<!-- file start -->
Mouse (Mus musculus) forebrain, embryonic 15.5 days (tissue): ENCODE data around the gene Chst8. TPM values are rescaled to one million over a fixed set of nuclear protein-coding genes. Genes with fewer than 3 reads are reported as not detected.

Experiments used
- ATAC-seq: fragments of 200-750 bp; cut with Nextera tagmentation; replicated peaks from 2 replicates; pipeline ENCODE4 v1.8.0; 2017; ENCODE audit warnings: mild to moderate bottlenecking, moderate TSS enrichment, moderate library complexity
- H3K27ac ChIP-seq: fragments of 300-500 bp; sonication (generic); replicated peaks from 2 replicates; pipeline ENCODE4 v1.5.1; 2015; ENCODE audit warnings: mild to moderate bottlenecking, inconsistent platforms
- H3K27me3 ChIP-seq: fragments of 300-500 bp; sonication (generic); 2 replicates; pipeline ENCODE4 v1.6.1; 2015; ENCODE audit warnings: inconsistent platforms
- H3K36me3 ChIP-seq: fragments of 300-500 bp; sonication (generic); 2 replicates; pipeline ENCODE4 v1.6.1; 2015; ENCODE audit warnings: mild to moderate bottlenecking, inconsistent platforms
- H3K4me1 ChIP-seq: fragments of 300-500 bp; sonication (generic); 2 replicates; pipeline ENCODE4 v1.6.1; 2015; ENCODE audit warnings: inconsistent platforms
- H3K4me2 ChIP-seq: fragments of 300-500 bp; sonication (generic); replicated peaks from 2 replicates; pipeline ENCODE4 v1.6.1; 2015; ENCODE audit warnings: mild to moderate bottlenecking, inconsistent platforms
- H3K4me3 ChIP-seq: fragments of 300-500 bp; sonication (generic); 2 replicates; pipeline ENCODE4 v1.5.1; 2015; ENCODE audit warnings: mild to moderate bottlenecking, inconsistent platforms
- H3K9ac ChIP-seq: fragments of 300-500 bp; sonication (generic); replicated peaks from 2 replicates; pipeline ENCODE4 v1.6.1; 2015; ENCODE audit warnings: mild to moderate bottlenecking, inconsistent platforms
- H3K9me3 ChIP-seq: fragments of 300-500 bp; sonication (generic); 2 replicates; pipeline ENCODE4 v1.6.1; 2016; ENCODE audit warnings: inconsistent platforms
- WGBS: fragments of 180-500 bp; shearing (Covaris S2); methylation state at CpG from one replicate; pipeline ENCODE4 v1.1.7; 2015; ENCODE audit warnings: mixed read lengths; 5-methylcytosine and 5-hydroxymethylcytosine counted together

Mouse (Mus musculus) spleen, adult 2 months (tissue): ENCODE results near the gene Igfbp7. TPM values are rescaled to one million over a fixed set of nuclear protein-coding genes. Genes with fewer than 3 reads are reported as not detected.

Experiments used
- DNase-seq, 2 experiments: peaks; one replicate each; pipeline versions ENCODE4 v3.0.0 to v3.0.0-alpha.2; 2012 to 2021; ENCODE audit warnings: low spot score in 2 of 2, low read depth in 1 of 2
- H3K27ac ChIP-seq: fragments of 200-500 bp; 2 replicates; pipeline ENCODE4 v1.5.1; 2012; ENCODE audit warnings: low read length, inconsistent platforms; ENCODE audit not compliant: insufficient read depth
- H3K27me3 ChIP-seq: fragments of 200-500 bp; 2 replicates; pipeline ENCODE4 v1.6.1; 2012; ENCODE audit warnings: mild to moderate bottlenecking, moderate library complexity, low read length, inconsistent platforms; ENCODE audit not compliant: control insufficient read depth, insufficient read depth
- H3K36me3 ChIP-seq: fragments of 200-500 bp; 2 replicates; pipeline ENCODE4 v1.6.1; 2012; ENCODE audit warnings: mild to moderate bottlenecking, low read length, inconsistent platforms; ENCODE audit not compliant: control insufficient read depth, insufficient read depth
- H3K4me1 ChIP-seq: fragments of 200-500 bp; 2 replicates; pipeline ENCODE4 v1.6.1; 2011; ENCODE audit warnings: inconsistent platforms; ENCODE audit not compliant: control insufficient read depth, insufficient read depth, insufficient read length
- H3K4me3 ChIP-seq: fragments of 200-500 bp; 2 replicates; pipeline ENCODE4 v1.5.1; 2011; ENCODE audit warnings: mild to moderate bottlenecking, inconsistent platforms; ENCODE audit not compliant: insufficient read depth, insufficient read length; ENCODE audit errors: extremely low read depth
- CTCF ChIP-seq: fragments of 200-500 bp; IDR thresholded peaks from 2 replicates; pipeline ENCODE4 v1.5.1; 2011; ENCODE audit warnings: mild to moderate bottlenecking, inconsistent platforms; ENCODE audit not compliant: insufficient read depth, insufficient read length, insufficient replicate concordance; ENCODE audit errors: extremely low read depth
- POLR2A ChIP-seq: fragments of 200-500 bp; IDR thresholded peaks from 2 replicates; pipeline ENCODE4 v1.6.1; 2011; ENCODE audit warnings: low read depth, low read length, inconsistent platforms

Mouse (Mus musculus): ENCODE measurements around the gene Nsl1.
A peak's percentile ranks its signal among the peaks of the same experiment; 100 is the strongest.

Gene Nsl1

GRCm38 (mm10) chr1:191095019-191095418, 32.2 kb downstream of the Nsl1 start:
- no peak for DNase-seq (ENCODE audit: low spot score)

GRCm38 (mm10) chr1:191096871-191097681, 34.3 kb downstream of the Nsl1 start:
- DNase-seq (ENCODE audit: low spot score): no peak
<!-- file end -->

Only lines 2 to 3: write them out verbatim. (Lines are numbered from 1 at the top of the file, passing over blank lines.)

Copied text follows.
Experiments used
- ATAC-seq: fragments of 200-750 bp; cut with Nextera tagmentation; replicated peaks from 2 replicates; pipeline ENCODE4 v1.8.0; 2017; ENCODE audit warnings: mild to moderate bottlenecking, moderate TSS enrichment, moderate library complexity